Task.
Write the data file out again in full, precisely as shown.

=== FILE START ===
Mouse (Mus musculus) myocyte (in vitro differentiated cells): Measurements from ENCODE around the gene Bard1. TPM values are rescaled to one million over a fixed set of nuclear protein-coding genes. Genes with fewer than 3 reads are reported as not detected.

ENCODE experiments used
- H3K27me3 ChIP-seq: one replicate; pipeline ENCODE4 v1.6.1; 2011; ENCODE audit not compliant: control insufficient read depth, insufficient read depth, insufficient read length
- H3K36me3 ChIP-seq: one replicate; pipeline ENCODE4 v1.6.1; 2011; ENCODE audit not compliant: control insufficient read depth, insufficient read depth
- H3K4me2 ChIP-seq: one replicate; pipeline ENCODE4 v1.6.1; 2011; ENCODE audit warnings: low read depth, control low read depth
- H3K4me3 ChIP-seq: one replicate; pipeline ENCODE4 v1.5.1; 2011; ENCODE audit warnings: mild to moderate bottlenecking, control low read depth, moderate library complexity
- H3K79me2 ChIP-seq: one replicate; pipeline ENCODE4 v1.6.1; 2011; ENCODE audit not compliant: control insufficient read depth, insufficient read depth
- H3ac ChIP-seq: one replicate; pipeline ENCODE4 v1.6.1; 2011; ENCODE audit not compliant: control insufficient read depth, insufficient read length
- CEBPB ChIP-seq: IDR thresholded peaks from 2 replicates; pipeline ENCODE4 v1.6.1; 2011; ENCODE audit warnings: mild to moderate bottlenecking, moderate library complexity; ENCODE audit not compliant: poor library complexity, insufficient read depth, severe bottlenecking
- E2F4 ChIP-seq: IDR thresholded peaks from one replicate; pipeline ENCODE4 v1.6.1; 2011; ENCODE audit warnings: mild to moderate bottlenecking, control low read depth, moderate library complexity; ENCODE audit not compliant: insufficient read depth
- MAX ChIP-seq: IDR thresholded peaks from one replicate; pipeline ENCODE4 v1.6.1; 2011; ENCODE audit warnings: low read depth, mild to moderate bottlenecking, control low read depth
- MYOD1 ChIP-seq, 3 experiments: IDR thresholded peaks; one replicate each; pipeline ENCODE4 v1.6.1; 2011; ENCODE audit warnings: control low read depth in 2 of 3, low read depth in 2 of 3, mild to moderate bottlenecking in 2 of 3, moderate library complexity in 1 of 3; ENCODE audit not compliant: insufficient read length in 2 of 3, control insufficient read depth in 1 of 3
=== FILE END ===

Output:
Mouse (Mus musculus) myocyte (in vitro differentiated cells): Measurements from ENCODE around the gene Bard1. TPM values are rescaled to one million over a fixed set of nuclear protein-coding genes. Genes with fewer than 3 reads are reported as not detected.

ENCODE experiments used
- H3K27me3 ChIP-seq: one replicate; pipeline ENCODE4 v1.6.1; 2011; ENCODE audit not compliant: control insufficient read depth, insufficient read depth, insufficient read length
- H3K36me3 ChIP-seq: one replicate; pipeline ENCODE4 v1.6.1; 2011; ENCODE audit not compliant: control insufficient read depth, insufficient read depth
- H3K4me2 ChIP-seq: one replicate; pipeline ENCODE4 v1.6.1; 2011; ENCODE audit warnings: low read depth, control low read depth
- H3K4me3 ChIP-seq: one replicate; pipeline ENCODE4 v1.5.1; 2011; ENCODE audit warnings: mild to moderate bottlenecking, control low read depth, moderate library complexity
- H3K79me2 ChIP-seq: one replicate; pipeline ENCODE4 v1.6.1; 2011; ENCODE audit not compliant: control insufficient read depth, insufficient read depth
- H3ac ChIP-seq: one replicate; pipeline ENCODE4 v1.6.1; 2011; ENCODE audit not compliant: control insufficient read depth, insufficient read length
- CEBPB ChIP-seq: IDR thresholded peaks from 2 replicates; pipeline ENCODE4 v1.6.1; 2011; ENCODE audit warnings: mild to moderate bottlenecking, moderate library complexity; ENCODE audit not compliant: poor library complexity, insufficient read depth, severe bottlenecking
- E2F4 ChIP-seq: IDR thresholded peaks from one replicate; pipeline ENCODE4 v1.6.1; 2011; ENCODE audit warnings: mild to moderate bottlenecking, control low read depth, moderate library complexity; ENCODE audit not compliant: insufficient read depth
- MAX ChIP-seq: IDR thresholded peaks from one replicate; pipeline ENCODE4 v1.6.1; 2011; ENCODE audit warnings: low read depth, mild to moderate bottlenecking, control low read depth
- MYOD1 ChIP-seq, 3 experiments: IDR thresholded peaks; one replicate each; pipeline ENCODE4 v1.6.1; 2011; ENCODE audit warnings: control low read depth in 2 of 3, low read depth in 2 of 3, mild to moderate bottlenecking in 2 of 3, moderate library complexity in 1 of 3; ENCODE audit not compliant: insufficient read length in 2 of 3, control insufficient read depth in 1 of 3